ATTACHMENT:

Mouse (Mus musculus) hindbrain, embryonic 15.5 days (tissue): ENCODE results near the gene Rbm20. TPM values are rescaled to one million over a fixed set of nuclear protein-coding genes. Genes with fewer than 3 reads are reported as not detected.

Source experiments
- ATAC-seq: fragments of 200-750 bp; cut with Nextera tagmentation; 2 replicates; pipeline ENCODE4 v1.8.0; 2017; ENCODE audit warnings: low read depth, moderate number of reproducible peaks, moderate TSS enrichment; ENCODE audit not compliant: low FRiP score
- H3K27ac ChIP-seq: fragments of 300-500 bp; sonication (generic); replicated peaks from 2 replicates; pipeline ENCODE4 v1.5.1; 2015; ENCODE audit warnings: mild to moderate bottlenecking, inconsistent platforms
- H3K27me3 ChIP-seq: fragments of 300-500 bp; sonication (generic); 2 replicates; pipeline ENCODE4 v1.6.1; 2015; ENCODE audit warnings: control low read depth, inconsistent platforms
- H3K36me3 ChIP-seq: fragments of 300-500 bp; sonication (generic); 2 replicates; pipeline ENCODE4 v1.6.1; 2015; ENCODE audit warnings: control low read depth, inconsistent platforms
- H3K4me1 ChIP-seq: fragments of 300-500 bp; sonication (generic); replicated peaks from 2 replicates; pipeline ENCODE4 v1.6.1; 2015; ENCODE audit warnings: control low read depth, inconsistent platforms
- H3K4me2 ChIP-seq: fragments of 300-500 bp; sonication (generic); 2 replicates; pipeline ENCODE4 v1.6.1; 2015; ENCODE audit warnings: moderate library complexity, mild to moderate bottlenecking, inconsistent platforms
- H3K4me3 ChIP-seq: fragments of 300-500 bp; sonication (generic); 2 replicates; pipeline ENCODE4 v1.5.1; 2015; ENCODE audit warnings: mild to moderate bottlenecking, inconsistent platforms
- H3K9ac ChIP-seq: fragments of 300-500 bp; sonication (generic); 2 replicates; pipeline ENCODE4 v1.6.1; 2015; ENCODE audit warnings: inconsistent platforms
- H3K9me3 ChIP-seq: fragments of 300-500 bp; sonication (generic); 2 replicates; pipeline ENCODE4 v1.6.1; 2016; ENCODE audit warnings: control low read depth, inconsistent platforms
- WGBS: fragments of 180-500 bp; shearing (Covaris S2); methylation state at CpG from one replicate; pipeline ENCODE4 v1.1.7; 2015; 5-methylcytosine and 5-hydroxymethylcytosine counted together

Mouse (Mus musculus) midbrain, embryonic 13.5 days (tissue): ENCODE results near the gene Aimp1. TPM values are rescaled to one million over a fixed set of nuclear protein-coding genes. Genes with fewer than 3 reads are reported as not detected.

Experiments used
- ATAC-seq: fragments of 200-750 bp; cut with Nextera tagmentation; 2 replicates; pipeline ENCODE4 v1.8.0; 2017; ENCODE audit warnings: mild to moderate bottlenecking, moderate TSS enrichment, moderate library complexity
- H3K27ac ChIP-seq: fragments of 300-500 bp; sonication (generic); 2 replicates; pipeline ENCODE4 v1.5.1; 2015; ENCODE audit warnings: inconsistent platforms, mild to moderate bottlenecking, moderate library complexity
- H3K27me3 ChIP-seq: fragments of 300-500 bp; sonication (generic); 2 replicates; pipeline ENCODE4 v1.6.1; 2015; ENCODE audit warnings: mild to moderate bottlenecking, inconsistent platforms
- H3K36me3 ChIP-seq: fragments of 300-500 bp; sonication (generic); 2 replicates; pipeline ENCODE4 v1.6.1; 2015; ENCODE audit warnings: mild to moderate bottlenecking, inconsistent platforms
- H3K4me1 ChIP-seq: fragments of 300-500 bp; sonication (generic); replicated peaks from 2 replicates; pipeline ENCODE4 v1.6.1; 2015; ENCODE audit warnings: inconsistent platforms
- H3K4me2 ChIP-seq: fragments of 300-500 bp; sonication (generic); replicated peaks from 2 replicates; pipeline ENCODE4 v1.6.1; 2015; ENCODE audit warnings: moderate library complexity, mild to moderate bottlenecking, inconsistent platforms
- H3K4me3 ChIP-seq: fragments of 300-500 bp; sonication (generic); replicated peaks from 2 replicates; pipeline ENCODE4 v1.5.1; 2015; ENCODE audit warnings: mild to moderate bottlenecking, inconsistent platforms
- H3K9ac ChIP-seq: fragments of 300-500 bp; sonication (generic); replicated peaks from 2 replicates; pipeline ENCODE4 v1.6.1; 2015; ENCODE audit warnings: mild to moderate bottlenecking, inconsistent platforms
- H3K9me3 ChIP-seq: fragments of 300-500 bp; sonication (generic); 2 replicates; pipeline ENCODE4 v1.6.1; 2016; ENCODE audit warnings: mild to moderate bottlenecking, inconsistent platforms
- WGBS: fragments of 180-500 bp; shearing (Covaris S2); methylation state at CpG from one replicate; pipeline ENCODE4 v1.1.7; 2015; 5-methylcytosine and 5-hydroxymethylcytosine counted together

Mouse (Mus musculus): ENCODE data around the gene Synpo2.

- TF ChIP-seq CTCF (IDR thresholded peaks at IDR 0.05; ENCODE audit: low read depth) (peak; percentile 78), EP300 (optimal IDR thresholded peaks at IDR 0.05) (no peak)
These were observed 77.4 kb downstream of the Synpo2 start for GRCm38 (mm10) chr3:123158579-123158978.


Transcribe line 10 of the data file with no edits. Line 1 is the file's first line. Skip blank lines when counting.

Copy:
- H3K9ac ChIP-seq: fragments of 300-500 bp; sonication (generic); 2 replicates; pipeline ENCODE4 v1.6.1; 2015; ENCODE audit warnings: inconsistent platforms